"You're going to have to work at it," said Evie Gussack, a turf specialist at Cornell University. "There's nothing magical here, unfortunately."

A weed is really nothing more than a plant growing in the wrong place. A daisy in the garden is beautiful; a daisy in the yard is not. Annual weeds include dandelions, clover, ground ivy, plantain, nut sedge and the dreaded crabgrass. Perennials include chickweed and knotweed. To keep these goodies and others out of your yard, you might want to keep a checklist of things you can do in the spring to keep your yard weed-free in the months ahead.

Start by sharpening your lawn mower blade. A sharp blade keeps grass healthy. And healthy grass squeezes out weeds. Buy extra lawn seed and overseed if you must to make sure your grass is lush and thick. Have your soil analyzed to make sure it doesn't have too much acid or alkali. Don't cut your grass too short. Water deeply and loosen up the soil where it is too compact for grass to grow.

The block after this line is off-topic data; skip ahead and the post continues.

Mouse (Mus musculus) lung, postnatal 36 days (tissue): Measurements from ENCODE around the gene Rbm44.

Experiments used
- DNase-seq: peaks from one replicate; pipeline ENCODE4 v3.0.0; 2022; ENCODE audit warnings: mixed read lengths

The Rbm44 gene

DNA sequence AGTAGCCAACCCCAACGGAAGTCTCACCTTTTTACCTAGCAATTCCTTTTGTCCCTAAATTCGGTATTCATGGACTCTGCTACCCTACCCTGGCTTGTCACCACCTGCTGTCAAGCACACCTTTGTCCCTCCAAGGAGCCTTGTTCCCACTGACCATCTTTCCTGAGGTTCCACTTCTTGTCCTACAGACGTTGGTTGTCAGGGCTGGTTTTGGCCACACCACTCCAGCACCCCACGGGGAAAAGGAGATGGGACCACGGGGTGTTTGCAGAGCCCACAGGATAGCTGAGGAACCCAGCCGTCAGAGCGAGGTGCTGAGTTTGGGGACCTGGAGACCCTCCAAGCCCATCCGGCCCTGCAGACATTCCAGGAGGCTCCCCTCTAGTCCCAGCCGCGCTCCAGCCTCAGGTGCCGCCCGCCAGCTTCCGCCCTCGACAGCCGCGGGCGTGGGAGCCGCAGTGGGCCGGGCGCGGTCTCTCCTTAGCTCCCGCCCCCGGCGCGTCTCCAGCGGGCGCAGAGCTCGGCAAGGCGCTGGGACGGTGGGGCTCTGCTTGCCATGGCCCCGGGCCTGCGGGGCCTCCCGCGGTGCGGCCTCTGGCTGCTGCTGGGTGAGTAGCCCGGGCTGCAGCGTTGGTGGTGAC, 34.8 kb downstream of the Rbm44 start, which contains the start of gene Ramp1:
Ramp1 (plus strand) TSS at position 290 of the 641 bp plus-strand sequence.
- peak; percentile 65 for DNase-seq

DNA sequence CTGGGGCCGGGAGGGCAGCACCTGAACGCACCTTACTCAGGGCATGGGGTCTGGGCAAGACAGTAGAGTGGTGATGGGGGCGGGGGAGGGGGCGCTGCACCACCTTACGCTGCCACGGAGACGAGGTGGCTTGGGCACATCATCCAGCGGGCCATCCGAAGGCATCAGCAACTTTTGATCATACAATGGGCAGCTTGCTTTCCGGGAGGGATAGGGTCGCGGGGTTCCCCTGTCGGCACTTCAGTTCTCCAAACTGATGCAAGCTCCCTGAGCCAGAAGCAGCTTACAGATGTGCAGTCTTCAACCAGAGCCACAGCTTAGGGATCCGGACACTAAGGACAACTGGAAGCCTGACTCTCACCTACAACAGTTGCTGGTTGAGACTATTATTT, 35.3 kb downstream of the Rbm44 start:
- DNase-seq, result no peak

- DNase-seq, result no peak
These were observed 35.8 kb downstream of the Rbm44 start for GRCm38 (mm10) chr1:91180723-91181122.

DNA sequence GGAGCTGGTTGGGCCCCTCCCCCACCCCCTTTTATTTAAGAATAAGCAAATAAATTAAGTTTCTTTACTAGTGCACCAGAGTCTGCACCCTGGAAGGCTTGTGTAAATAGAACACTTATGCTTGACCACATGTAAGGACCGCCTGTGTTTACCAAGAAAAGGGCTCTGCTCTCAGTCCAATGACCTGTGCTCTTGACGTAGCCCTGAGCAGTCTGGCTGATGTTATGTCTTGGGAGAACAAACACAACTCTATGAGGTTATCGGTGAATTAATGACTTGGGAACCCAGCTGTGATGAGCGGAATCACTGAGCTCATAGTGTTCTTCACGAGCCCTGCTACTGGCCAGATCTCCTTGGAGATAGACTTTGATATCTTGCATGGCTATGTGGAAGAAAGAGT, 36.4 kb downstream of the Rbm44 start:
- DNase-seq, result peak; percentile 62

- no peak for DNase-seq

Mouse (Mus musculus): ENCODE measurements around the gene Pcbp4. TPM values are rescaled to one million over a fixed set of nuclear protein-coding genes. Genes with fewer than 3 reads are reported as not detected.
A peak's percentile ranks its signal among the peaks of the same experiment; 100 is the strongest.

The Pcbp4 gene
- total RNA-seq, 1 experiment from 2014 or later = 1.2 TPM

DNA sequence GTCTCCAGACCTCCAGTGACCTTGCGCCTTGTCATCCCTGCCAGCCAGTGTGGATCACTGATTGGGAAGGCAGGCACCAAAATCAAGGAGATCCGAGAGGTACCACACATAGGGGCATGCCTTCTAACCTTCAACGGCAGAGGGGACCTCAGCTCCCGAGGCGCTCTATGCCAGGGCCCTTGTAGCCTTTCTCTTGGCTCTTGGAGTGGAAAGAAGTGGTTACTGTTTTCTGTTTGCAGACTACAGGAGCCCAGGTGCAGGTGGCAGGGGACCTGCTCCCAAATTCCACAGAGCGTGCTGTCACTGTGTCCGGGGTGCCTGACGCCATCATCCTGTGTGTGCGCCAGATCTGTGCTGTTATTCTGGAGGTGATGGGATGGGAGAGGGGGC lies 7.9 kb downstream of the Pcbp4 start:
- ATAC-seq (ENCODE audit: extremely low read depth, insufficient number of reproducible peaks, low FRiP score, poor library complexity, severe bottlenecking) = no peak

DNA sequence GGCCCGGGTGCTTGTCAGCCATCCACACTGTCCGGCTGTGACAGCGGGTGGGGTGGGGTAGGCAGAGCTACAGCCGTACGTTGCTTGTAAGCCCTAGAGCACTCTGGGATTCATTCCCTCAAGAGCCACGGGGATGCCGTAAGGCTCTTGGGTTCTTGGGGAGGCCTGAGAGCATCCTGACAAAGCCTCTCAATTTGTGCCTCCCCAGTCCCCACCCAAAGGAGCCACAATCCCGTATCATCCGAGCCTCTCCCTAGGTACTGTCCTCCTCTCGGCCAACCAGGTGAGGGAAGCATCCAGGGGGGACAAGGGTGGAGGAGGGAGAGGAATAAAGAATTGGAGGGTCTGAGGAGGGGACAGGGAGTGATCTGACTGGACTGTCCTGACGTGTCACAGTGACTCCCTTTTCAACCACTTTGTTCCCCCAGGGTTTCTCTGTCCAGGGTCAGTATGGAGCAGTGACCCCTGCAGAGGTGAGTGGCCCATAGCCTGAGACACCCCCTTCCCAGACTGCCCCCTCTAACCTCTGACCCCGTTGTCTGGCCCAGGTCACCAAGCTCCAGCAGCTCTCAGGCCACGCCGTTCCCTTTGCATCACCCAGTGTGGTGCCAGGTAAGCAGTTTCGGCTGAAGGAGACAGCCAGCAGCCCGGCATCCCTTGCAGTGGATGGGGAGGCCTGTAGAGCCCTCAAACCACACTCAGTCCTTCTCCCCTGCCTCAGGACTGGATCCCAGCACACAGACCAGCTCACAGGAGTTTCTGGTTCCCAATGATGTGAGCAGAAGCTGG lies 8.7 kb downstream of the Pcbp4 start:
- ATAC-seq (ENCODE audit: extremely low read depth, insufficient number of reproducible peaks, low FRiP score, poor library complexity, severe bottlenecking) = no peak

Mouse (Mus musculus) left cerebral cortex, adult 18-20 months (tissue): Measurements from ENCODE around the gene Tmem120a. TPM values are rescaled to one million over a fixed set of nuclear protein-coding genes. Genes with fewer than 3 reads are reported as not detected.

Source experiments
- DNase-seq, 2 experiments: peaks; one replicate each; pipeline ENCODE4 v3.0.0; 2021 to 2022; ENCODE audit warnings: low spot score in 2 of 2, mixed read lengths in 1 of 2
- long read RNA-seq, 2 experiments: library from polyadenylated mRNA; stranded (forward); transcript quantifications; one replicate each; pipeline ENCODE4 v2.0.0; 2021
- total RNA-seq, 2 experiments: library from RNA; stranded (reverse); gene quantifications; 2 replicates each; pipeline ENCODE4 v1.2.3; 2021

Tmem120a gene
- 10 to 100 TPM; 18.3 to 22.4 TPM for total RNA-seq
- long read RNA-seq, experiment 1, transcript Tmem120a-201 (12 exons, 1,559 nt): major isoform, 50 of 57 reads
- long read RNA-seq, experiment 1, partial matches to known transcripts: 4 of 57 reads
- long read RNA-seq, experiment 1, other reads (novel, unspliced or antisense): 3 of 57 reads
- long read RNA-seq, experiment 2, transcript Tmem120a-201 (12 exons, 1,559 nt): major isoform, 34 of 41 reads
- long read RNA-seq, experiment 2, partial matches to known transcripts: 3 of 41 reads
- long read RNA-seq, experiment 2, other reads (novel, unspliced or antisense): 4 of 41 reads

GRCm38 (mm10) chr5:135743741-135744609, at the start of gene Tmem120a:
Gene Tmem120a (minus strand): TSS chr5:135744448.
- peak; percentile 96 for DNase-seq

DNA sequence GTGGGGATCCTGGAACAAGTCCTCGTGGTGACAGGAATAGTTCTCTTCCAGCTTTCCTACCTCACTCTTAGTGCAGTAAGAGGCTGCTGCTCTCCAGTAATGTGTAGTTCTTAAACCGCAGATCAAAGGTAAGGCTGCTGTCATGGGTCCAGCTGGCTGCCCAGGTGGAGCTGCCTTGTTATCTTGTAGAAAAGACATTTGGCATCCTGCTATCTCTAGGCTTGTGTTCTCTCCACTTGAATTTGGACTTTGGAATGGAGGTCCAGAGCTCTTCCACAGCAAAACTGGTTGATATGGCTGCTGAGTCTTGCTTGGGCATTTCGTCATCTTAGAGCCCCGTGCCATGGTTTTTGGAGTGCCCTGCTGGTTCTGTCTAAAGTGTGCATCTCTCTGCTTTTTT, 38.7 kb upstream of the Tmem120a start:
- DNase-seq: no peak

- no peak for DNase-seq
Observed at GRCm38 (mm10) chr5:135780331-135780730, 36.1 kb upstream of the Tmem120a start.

"In order to control weeds, you want to grow the lawn healthy," said Rosanne Sherry of the URI Cooperative Extension. "And in order to grow the lawn healthy, you want to have all aspects of it correct. This way, people don't have to go to the store to get magic mixes to spread willy-nilly all over the place."


When you mow your lawn, mow it high - especially during that first cut of the spring. Most lawn experts recommend cutting no shorter than 1 or 2 inches and as high as 3 inches in the early spring.